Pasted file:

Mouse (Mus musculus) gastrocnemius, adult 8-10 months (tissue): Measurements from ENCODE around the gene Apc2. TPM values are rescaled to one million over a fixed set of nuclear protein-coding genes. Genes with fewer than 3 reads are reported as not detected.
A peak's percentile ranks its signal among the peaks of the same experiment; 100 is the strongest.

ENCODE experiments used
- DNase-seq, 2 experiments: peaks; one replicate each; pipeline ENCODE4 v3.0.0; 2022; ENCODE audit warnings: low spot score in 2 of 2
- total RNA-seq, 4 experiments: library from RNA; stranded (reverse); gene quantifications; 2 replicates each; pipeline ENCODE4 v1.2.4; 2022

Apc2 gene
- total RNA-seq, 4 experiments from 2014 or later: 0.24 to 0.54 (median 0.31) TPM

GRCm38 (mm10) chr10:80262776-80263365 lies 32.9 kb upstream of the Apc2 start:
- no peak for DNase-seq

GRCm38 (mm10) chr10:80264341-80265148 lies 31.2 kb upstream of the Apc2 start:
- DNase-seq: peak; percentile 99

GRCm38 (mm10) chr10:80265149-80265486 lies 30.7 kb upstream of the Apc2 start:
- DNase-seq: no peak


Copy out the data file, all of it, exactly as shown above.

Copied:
Mouse (Mus musculus) gastrocnemius, adult 8-10 months (tissue): Measurements from ENCODE around the gene Apc2. TPM values are rescaled to one million over a fixed set of nuclear protein-coding genes. Genes with fewer than 3 reads are reported as not detected.
A peak's percentile ranks its signal among the peaks of the same experiment; 100 is the strongest.

ENCODE experiments used
- DNase-seq, 2 experiments: peaks; one replicate each; pipeline ENCODE4 v3.0.0; 2022; ENCODE audit warnings: low spot score in 2 of 2
- total RNA-seq, 4 experiments: library from RNA; stranded (reverse); gene quantifications; 2 replicates each; pipeline ENCODE4 v1.2.4; 2022

Apc2 gene
- total RNA-seq, 4 experiments from 2014 or later: 0.24 to 0.54 (median 0.31) TPM

GRCm38 (mm10) chr10:80262776-80263365 lies 32.9 kb upstream of the Apc2 start:
- no peak for DNase-seq

GRCm38 (mm10) chr10:80264341-80265148 lies 31.2 kb upstream of the Apc2 start:
- DNase-seq: peak; percentile 99

GRCm38 (mm10) chr10:80265149-80265486 lies 30.7 kb upstream of the Apc2 start:
- DNase-seq: no peak